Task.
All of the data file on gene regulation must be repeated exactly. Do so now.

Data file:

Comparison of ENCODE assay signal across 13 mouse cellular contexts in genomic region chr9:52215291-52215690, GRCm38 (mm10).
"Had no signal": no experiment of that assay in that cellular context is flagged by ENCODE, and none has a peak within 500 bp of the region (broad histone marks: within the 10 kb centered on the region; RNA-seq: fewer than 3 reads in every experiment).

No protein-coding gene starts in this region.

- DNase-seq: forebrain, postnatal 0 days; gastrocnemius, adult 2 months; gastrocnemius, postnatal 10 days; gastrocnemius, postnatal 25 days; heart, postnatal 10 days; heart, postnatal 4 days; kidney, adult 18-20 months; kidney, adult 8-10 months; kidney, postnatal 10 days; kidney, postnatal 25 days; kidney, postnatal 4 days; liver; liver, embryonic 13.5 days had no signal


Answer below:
Comparison of ENCODE assay signal across 13 mouse cellular contexts in genomic region chr9:52215291-52215690, GRCm38 (mm10).
"Had no signal": no experiment of that assay in that cellular context is flagged by ENCODE, and none has a peak within 500 bp of the region (broad histone marks: within the 10 kb centered on the region; RNA-seq: fewer than 3 reads in every experiment).

No protein-coding gene starts in this region.

- DNase-seq: forebrain, postnatal 0 days; gastrocnemius, adult 2 months; gastrocnemius, postnatal 10 days; gastrocnemius, postnatal 25 days; heart, postnatal 10 days; heart, postnatal 4 days; kidney, adult 18-20 months; kidney, adult 8-10 months; kidney, postnatal 10 days; kidney, postnatal 25 days; kidney, postnatal 4 days; liver; liver, embryonic 13.5 days had no signal